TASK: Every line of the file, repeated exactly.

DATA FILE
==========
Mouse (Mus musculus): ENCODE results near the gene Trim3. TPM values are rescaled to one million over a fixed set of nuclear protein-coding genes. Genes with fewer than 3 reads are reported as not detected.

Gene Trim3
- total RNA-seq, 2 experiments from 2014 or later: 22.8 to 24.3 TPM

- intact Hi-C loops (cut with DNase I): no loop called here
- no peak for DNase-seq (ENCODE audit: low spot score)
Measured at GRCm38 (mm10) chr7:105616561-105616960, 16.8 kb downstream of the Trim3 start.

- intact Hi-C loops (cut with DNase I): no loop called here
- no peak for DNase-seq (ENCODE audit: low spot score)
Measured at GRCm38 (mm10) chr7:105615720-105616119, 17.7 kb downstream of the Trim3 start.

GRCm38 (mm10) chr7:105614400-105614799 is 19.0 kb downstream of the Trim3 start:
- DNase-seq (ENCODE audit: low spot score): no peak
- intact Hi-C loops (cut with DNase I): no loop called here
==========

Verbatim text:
Mouse (Mus musculus): ENCODE results near the gene Trim3. TPM values are rescaled to one million over a fixed set of nuclear protein-coding genes. Genes with fewer than 3 reads are reported as not detected.

Gene Trim3
- total RNA-seq, 2 experiments from 2014 or later: 22.8 to 24.3 TPM

- intact Hi-C loops (cut with DNase I): no loop called here
- no peak for DNase-seq (ENCODE audit: low spot score)
Measured at GRCm38 (mm10) chr7:105616561-105616960, 16.8 kb downstream of the Trim3 start.

- intact Hi-C loops (cut with DNase I): no loop called here
- no peak for DNase-seq (ENCODE audit: low spot score)
Measured at GRCm38 (mm10) chr7:105615720-105616119, 17.7 kb downstream of the Trim3 start.

GRCm38 (mm10) chr7:105614400-105614799 is 19.0 kb downstream of the Trim3 start:
- DNase-seq (ENCODE audit: low spot score): no peak
- intact Hi-C loops (cut with DNase I): no loop called here